Jane Hall also argues that the district court erred by refusing to apply the federal common law doctrine of substantial compliance to conclude that Dennis effected a change of beneficiary. This court has adverted to the substantial-compliance doctrine without adopting it, see Alliant Techsystems, Inc. v. Marks, 465 F.3d 864, 870 n. 1 (8th Cir.2006), and the parties dispute whether the decisions in Kennedy v. Plan Administrator for DuPont Savings & Investment Plan, 555 U.S. 285, 129 S.Ct. 865, 172 L.Ed.2d 662 (2009), and Matschiner v. Hartford Life & Accident Insurance Co., 622 F.3d 885 (8th Cir.2010), foreclose our ability to recognize the doctrine at all. But assuming for the sake of argument that the substantial-compliance doctrine remains available after Kennedy and Matschiner, the doctrine would not win the day for Jane Hall here. Where an ERISA plan administrator is given discretion under the plan to determine eligibility for benefits, the substantial-compliance doctrine would not deprive the administrator of the power to require strict compliance with the terms of the plan.
The leading decision that recognizes the doctrine of substantial compliance as a matter of federal common law is Phoenix Mutual Life Insurance Co. v. Adams, 30 F.3d 554 (4th Cir.1994). Jane Hall urges us to apply the doctrine as expressed in that case:
[A]n insured substantially complies with the change of beneficiary provisions of an ERISA life insurance policy when the insured: (1) evidences his or her intent to make the change and (2) attempts to effectuate the change by undertaking positive action which is for all practical purposes similar to the action required by the change of beneficiary provisions of the policy.
Id. at 564 (internal quotation omitted). The Seventh Circuit, for example, has applied the substantial-compliance doctrine articulated in Phoenix to give legal effect to a beneficiary-designation form where the insured requested the form, completed it in her own handwriting, and submitted it but forgot to sign and date it. Davis v. Combes, 294 F.3d 931, 941–42 (7th Cir.2002). The court reasoned that, where the insured's intent is clear, “[t]he fact that [the insured] made a careless error should not conclusively determine whether her efforts at naming a beneficiary were effective for purposes of the policy and the statute.” Id. at 942.
But that a court may decide as a matter of common law to excuse technical non-compliance with the terms of an ERISA plan does not mean that an administrator with discretion under an ERISA plan is forbidden to enforce strict compliance with plan requirements. The courts in Davis, Phoenix, and similar cases were tasked with determining the proper beneficiary in interpleader actions, not reviewing an administrator's decision for abuse of discretion under ERISA. See, e.g., Metro. Life Ins. Co. v. Johnson, 297 F.3d 558, 560, 567–69 (7th Cir.2002); Davis, 294 F.3d at 933; Hartford Life & Accident Ins. Co. v. Wilmore, 31 F. App'x 832 (5th Cir.2002) (per curiam); Phoenix, 30 F.3d at 558. We, too, have recognized that when an administrator is granted no discretion and a denial of benefits is reviewed de novo, a reviewing court may look to federal common law “to construe disputed terms in a plan.” King, 414 F.3d at 998. In that situation, application of the substantial-compliance doctrine might be appropriate. Cf. BankAmerica Pension Plan v. McMath, 206 F.3d 821, 827–28 (9th Cir.2000).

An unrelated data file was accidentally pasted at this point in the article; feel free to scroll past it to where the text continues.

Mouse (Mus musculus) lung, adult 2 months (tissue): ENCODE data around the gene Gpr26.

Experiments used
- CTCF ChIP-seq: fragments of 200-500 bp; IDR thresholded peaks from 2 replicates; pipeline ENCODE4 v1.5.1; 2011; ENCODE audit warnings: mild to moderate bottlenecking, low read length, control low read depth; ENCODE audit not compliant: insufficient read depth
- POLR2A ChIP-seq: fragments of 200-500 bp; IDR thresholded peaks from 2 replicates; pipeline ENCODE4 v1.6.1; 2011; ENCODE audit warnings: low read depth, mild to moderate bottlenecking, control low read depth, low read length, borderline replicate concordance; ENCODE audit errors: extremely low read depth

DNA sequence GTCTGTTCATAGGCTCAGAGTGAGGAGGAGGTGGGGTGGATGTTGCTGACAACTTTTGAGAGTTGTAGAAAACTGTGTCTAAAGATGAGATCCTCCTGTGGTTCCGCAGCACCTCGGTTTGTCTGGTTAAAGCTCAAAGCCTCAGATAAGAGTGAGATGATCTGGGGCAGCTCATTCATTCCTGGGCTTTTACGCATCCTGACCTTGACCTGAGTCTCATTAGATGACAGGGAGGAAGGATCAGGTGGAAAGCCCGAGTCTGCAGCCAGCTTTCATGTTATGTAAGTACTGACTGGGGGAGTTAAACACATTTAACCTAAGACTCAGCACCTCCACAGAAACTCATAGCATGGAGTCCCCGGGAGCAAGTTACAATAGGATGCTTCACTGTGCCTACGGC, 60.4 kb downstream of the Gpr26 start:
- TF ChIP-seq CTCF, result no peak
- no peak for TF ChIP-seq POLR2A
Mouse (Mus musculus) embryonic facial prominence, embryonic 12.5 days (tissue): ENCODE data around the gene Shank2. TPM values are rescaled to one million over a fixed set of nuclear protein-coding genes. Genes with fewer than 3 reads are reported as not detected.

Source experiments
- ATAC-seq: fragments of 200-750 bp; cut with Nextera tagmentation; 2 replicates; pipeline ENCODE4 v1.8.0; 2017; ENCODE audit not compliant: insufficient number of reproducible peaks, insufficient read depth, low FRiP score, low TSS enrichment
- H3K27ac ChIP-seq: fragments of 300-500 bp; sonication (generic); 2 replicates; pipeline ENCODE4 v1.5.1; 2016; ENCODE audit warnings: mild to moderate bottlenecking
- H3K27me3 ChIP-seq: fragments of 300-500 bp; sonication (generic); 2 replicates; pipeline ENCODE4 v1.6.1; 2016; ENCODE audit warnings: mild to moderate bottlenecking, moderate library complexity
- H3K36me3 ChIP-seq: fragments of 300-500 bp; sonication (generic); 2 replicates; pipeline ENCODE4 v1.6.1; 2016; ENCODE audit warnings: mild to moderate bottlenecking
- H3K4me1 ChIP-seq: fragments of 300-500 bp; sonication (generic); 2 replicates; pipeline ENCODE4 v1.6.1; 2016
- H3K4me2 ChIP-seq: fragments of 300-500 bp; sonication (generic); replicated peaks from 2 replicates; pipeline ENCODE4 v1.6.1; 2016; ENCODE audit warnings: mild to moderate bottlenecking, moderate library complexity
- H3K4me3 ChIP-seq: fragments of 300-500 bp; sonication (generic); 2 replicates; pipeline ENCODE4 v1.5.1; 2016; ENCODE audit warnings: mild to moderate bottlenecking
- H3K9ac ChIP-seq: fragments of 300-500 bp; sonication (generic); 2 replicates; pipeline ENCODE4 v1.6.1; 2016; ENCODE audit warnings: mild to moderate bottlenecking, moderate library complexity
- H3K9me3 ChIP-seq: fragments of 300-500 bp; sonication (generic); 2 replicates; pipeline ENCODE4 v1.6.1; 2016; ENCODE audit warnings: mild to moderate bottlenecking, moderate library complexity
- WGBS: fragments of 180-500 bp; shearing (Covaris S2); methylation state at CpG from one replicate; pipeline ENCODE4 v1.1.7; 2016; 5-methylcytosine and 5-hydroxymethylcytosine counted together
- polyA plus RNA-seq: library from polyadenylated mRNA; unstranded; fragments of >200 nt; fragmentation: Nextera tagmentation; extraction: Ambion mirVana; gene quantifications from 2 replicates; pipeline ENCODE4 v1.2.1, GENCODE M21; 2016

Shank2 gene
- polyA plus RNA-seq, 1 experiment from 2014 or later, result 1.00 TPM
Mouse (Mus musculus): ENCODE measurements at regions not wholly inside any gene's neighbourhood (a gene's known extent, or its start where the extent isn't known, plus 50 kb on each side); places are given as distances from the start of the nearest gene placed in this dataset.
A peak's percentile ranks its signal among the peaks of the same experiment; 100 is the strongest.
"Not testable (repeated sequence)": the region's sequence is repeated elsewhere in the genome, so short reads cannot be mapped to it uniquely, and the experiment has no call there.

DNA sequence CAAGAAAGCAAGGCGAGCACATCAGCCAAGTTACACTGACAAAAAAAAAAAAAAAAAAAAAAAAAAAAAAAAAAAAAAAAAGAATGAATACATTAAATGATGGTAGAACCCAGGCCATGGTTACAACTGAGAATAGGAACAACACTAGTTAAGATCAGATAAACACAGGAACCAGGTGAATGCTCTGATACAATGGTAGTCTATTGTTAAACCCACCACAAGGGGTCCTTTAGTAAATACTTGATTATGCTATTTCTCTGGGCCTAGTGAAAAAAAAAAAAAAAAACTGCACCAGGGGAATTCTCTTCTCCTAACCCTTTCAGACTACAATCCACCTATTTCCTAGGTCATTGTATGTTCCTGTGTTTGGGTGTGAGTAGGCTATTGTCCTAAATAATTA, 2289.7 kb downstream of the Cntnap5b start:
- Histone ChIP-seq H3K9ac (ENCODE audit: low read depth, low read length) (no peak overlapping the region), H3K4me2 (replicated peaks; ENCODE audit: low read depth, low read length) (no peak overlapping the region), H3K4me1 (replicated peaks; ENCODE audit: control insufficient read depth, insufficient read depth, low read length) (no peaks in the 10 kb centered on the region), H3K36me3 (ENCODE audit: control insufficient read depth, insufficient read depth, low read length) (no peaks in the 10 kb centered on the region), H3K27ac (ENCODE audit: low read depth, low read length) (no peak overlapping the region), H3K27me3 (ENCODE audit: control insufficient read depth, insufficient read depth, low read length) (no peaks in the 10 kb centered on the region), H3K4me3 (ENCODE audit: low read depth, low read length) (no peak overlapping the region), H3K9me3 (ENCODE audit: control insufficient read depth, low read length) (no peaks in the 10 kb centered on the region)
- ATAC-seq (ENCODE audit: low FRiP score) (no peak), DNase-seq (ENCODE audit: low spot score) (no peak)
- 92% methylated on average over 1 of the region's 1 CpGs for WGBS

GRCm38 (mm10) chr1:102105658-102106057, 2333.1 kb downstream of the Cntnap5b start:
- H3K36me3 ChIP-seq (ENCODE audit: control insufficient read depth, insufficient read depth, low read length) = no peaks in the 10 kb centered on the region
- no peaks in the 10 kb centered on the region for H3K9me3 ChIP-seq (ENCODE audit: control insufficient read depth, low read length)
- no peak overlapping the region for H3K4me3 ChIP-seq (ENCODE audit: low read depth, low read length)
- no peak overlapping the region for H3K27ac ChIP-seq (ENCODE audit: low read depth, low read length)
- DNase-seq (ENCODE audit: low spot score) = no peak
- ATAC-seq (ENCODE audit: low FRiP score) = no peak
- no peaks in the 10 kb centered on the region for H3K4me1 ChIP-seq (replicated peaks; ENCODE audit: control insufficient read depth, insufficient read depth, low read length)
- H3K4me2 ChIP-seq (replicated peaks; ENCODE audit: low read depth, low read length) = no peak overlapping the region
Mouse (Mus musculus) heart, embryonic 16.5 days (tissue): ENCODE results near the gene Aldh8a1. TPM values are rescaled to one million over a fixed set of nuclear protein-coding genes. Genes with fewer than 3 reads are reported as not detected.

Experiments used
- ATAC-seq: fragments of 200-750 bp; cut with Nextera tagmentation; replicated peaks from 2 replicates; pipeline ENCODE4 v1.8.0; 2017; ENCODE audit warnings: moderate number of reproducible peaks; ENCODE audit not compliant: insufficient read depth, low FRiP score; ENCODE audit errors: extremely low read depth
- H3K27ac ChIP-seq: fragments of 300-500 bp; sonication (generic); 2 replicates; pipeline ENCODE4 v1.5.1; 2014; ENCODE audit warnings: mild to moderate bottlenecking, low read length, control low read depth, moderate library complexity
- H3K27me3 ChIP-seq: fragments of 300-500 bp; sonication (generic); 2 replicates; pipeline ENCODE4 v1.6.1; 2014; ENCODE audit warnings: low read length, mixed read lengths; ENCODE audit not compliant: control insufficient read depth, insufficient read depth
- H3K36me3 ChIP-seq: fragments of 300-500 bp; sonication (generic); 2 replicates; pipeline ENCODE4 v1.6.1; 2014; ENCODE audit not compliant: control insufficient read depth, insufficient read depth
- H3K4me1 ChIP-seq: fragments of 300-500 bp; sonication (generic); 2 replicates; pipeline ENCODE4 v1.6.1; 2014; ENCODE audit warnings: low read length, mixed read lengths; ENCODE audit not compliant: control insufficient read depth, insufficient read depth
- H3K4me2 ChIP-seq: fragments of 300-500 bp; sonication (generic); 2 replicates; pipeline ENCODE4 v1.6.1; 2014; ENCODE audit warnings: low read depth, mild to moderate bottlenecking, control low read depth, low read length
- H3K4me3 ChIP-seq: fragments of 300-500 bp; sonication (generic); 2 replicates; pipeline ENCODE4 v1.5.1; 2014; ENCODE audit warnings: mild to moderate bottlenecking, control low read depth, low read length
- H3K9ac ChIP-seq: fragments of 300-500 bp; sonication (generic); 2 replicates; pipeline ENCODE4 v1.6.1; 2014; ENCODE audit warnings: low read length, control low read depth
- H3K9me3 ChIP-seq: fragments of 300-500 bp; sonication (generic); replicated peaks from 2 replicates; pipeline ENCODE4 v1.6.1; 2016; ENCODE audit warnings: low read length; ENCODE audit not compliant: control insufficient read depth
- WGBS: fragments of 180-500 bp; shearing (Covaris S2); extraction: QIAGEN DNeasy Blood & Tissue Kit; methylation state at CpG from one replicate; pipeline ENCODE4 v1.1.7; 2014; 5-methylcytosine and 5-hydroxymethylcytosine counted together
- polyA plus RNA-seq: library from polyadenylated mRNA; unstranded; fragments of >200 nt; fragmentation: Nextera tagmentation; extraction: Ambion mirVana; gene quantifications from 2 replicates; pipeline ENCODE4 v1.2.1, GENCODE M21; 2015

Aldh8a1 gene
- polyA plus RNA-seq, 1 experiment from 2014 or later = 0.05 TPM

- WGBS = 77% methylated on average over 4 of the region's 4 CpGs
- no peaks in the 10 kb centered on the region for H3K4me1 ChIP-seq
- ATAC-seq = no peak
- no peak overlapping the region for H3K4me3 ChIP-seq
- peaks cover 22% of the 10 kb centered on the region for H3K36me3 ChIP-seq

Whatever the soundness of the substantial-compliance doctrine in another context, however, the doctrine does not operate to interfere with discretion granted to a plan administrator by an ERISA plan. In exercising its discretion, an administrator might choose to excuse technical errors in beneficiary-designation forms, see, e.g ., Alliant Techsystems, 465 F.3d at 870–71, or it might elect to enforce strictly the terms of the plan. No rule of federal common law dictates either approach. As explained above, MetLife reasonably exercised its discretion in rejecting Dennis's will and the November 2010 form. The district court did not err in refusing to apply the substantial-compliance doctrine.
Our decision comports with the state law on which the Fourth Circuit relied to shape the federal common law version of the substantial-compliance doctrine in Phoenix. See 30 F.3d at 564. State courts draw a firm line between administrators, who may require strict compliance with policy requirements for beneficiary changes, and courts, which generally allow for substantial compliance when the administrator files an interpleader action. In Prudential Insurance Co. v. Kamrath, 475 F.3d 920 (8th Cir.2007), for example, we described Missouri and New York law on this issue:
By filing an interpleader action to resolve competing claims, an insurer waives strict compliance with policy terms directing how to change a beneficiary. Under both Missouri and New York law, a court may apply the equitable doctrine of substantial compliance to carry out the insured's intent where the insured has not strictly complied with the policy terms prescribing how to change a beneficiary.
Id. at 924 (citations omitted). State courts recognize, on the other hand, that allowing an administrator to require technical compliance with policy provisions protects the administrator from “paying the wrong person and being forced to pay twice.” Travelers Ins. Co. v. Smith, 106 Ill.App.3d 318, 62 Ill.Dec. 216, 435 N.E.2d 1188, 1190 (Ill.App.Ct.1982). Because the administrator eliminates that concern by filing an interpleader action, many courts apply equitable principles like substantial compliance in the interpleader context. See, e.g., Brown v. Agin, 260 Minn. 104, 109 N.W.2d 147, 150–51 (Minn.1961); Faircloth v. Coleman, 211 Ga. 356, 86 S.E.2d 107, 109–10 (Ga.1955); Metro. Life Ins. Co. v. Sandstrand, 78 R.I. 457, 82 A.2d 863, 865–66 (R.I.1951); Wilkie v. Phila. Life Ins. Co., 187 S.C. 382, 197 S.E. 375, 380, 382 (S.C.1938). In applying the substantial-compliance doctrine in Phoenix, the Fourth Circuit highlighted that it was considering an interpleader action, and “not a case in which an insured or a beneficiary is attempting to use an equitable theory to establish liability on the part of the administrator or the insurer when the written terms of the ERISA plan provide otherwise.” 30 F.3d at 565. Even assuming for the sake of analysis that the substantial-compliance doctrine is available to federal courts in the interpleader context, we would not extend it to the circumstances presented here.
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The judgment of the district court is affirmed.
1. The Honorable Donovan W. Frank, United States District Judge for the District of Minnesota.
COLLOTON, Circuit Judge.